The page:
https://www.afr.com/opinion/editorials/its-simple-we-need-a-proper-price-on-carbon-20190225-h1bokt

  24. If history to date is any guide, we are not going to prevent climate change. We are not doing enough, in time. Instead we are consistently doing too little, too late. Is it too harsh for me to say HC’s plan above is an example of a reasonable argument for progressing to climate change? If I constrain myself to realistic arguments, I can come up with no better plan myself. Maybe we could ban new coal mines or new coal mines whose coal quality falls below a defined standard.

    What are the fundamental problems which, seemingly , make it impossible for us to deal with climate change in a timely manner? In summary they may be any or all of;

    (1) Faulty temporal discounting;
    (2) Overlooking inter-generational equity claims;
    (3) Failure to hold values outside economic values;
    (4) Economic and energy system momentum – the difficulty of restructuring everything.
    (5) Systemic features of capitalism itself;
    (6) Systemic features of nation-state competition (Offensive Realism).

    Personally, I think all these factors are at work.

  25. “the substitution possibilities are too great”

    Harry, you’ve mentioned this several times, but I don’t recall you providing any evidence.

    Australia is responsible for 36.6% of the world’s coal exports. If we phased out Australian coal exports over the next 10 years:

    1) Which countries will supply the extra 375 million tonnes of export coal per year?

    2) What would it do to the price of coal across the world?

  26. Australia has 5% of the world’s coal and currently produces 1/9th of the world’s coal.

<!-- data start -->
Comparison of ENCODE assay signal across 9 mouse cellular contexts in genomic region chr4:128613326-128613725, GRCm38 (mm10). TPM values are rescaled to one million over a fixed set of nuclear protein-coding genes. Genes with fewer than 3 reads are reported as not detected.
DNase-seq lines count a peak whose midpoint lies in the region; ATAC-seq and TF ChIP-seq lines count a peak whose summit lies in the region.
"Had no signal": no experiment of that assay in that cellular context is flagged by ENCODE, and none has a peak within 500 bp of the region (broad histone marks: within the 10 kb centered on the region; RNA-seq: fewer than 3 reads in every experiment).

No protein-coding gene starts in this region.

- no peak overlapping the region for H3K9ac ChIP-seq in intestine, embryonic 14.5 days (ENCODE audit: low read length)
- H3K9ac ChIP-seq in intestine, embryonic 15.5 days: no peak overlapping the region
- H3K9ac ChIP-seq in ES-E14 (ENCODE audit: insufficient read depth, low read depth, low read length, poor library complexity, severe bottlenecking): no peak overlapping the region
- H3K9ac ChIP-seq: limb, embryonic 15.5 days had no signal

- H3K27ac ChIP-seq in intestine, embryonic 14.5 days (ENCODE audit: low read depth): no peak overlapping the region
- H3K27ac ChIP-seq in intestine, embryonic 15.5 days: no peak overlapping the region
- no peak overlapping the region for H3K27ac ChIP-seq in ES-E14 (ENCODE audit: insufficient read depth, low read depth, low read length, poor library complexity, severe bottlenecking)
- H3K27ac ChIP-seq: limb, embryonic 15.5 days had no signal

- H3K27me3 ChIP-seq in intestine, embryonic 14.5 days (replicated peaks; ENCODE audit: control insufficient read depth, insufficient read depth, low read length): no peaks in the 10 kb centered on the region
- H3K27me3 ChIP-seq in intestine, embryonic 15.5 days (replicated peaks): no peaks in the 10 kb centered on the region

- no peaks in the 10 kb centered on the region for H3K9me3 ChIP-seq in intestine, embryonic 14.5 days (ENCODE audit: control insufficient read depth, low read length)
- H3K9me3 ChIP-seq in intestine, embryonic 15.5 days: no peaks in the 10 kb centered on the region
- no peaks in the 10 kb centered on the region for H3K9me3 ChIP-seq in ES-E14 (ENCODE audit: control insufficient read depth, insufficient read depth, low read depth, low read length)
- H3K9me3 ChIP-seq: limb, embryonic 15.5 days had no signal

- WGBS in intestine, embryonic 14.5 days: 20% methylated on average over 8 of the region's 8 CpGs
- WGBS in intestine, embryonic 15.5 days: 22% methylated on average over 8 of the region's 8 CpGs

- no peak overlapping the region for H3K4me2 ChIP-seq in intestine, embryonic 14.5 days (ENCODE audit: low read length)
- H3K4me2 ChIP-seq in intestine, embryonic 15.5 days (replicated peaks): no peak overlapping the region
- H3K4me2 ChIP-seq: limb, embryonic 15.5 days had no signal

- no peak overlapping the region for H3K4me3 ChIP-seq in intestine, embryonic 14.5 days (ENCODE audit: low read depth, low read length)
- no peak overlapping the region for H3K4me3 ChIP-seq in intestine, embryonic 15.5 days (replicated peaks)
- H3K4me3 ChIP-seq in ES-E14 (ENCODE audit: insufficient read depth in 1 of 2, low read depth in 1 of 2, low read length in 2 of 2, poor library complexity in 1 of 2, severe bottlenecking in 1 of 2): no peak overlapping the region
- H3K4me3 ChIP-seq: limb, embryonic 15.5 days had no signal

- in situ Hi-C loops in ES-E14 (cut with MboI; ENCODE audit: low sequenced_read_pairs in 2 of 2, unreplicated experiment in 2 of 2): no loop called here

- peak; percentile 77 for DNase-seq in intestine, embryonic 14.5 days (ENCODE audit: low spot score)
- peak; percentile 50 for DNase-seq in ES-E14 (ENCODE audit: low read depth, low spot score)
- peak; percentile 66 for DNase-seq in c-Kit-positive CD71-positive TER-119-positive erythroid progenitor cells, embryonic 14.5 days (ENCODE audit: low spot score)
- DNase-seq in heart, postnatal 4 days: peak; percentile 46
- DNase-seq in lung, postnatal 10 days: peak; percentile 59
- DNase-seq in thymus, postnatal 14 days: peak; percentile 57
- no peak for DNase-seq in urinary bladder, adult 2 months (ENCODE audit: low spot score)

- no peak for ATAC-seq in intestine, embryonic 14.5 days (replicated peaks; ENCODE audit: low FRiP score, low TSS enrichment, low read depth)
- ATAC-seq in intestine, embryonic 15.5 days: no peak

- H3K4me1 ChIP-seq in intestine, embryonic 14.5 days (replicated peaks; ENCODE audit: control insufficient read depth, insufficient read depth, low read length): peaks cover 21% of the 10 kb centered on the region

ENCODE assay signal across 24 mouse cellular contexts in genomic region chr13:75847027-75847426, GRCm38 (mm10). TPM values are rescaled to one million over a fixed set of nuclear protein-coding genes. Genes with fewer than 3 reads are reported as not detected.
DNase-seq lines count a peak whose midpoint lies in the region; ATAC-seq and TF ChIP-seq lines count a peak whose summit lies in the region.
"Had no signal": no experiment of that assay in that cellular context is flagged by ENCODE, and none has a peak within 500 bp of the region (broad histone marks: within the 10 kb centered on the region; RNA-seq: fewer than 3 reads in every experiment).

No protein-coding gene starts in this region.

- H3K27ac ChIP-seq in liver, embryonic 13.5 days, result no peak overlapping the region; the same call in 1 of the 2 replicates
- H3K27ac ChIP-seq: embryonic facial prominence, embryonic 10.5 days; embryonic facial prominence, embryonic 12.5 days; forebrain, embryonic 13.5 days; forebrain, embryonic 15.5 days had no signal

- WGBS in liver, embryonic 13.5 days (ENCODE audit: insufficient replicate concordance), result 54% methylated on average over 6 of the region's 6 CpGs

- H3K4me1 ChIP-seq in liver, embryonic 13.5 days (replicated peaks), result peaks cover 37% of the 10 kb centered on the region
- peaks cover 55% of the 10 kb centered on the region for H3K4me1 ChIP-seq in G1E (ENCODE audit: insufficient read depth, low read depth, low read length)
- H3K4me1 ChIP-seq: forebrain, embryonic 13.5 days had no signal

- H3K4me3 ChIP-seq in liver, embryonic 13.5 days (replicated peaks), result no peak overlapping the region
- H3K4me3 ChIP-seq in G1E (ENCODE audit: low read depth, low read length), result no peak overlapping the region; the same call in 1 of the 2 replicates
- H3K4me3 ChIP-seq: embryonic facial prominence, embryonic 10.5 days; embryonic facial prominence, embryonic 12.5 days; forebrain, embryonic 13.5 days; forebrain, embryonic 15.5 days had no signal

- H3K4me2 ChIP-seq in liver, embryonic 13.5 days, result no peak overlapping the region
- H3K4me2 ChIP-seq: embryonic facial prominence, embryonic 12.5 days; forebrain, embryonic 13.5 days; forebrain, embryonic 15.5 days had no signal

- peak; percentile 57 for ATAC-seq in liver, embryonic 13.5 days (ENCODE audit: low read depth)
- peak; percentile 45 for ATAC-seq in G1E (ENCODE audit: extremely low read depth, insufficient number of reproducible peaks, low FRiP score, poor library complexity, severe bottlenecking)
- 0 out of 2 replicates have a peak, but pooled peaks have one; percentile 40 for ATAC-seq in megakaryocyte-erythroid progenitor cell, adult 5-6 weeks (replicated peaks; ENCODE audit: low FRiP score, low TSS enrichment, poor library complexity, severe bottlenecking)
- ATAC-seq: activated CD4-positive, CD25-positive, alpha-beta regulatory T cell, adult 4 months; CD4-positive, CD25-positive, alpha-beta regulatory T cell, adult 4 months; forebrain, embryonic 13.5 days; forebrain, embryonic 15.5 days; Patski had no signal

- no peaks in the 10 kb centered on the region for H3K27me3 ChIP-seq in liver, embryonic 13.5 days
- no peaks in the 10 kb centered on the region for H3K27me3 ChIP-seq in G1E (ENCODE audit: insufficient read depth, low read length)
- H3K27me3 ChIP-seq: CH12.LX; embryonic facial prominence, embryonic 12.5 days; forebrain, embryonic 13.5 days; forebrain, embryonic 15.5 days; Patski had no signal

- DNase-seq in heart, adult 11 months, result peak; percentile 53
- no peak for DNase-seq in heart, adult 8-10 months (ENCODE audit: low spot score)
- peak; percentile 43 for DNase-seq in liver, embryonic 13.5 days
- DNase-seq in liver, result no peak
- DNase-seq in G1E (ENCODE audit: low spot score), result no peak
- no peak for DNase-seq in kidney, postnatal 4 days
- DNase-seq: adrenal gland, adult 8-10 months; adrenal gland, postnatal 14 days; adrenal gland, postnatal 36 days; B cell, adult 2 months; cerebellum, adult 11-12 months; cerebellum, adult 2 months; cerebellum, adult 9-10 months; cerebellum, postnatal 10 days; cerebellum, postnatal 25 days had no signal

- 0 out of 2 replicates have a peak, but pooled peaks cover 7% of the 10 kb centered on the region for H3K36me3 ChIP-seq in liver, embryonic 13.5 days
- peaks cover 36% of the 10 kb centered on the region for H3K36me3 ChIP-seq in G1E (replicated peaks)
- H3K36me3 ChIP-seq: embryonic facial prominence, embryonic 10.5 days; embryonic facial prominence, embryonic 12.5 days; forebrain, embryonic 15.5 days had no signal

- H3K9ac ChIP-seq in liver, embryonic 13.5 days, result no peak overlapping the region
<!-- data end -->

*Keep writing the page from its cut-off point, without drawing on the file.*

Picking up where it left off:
The price effects of the scenario you envisage (which will not occur) would be positive but really a very tough exercise to nail down.

  27. Nobody wants to be the first to change to save the world. Therefore, climate catastrophe is inevitable.

  28. Harry – “…the silly position of trying to stop carbon pollution in the rest of the world by restricting our exports” ?

    To me it sounds like the drug dealer’s defence – if we don’t sell it to them someone else will. Not convinced it passes any reasonable ethics test to maintain that the economic benefits of selling coal are so great whilst the biggest associated economic harms are deliberately excluded from calculations; especially when those are expected to exceed the sale price. By long standing legal principles a supplier/seller does bear responsibility for the harms of what they sell, so the perceived benefits from the coal industry are based on an enduring amnesty on accountability for climate costs – effectively benefits are sustained by institutionalised cheating. Without that cheating 100% RE dominated by solar and wind and batteries – even a great many very large scale and expensive batteries – looks cheap in comparison. Even high cost nuclear looks cheap in comparison – just not nearly as cheap as RE for the early to mid stages of a transition.

    Yes there is harm from too rapid transition – but that is balanced against continuation of the very rapid, unprecedented accumulation of climate ‘debt’, to be paid over decades and centuries in the form of multi-generational impacts and harms. No clever accounting tricks can void those debts. And what do we consider a serious economic harm? People who live lives of extravagant wastefulness – of wealth and luxury unparalleled in history – strenuously objecting to be a few percent less wasteful or being a few hundred dollar per year less prosperous are not, in my view, objecting to real and significant economic harm.